Lecture: 3 hours
Discussion: 1 hour
Fundamental ideas in the theory of computation, including formal languages, computability and complexity. Reducibility among computational problems.
Prerequisite: Course 20 or Mathematics 108
Credit restrictions, cross listings: None
Summary of course contents
Goals: students will (1) learn core ideas in computer science theory, including how to define and investigate a formalized model of computation, and what it means to reduce one problem to another; and (2) deepen their ability to think clearly, originally and devise correct proofs.
M. Sipser, Introduction to the Theory of Computation, 3rd ed. Course Technology, 2012
ABET Category Content:
Engineering Science: 4 units
Engineering Design: 0 unit
Science & Engineering V. Filkov, M. Franklin, D. Gusfield, and P. Rogaway
Overlap: NP-completeness is also covered in course 122A, but at a more superficial level and without attending to its “membership in NP” aspect.
Instructors: V. Filkov, M. Franklin, D. Gusfield, and P. Rogaway
History: 2012.09.28 (P. Rogaway): changed prerequisites from “20; Mathematics 108 recommended” to “20 or Math 108”; dropped “Introduction to the” in the title; mentioned the single-topic overlap with course 122A; populated ICMS expanded course description, which had been missing. Prior version by V. Filkov and P. Rogaway (2007.09).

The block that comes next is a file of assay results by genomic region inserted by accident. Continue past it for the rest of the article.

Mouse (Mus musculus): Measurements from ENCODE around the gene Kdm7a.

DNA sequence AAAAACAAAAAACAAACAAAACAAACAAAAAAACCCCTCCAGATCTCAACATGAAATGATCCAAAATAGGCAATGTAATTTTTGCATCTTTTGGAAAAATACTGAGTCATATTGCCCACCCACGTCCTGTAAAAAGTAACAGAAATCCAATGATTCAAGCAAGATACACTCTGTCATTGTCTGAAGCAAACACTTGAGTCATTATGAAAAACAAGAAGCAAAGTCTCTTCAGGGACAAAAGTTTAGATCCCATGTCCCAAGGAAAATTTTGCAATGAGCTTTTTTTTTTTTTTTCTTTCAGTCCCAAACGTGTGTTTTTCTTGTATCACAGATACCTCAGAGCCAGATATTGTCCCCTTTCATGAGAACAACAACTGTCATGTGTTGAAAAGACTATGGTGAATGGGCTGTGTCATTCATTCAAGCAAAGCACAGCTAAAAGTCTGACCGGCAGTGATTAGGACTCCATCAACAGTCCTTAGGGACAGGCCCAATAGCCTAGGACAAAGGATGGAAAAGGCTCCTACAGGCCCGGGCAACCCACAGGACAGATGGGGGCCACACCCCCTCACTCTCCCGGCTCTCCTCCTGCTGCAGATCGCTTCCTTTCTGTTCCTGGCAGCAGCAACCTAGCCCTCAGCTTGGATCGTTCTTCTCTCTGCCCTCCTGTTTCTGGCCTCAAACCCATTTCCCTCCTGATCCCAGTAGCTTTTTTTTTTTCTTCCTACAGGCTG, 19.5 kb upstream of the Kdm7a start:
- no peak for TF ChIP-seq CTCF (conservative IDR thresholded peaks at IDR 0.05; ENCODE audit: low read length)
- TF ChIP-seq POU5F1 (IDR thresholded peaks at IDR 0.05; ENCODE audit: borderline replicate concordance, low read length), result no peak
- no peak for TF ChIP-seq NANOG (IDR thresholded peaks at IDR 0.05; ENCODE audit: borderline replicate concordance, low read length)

|1||X||an ability to apply knowledge of mathematics, science, computing, and engineering|
|2||an ability to design and conduct experiments, as well as to analyze and interpret data|
|3||an ability to design, implement, and evaluate a system, process, component, or program to meet desired needs, within realistic constraints such as economic, environmental, social, political, ethical, health and safety, manufacturability, and sustainability|
|4||an ability to function on multi-disciplinary teams|
|5||X||an ability to identify, formulate, and solve computer science and engineering problems and define the computing requirements appropriate to their solutions|
|6||an understanding of professional, ethical, legal, security and social issues and responsibilities|
|7||an ability to communicate effectively with a range of audiences|
|8||the broad education necessary to understand the impact of computer science and engineering solutions in a global and societal context|
|9||X||a recognition of the need for, and an ability to engage in life-long learning|
|10||knowledge of contemporary issues|
|11||X||an ability to use current techniques, skills, and tools necessary for computing and engineering practice|
|12||an ability to apply mathematical foundations, algorithmic principles, and computer science and engineering theory in the modeling and design of computer-based systems in a way that demonstrates comprehension of the tradeoffs involved in design choices|
|13||an ability to apply design and development principles in the construction of software systems or computer systems of varying complexity|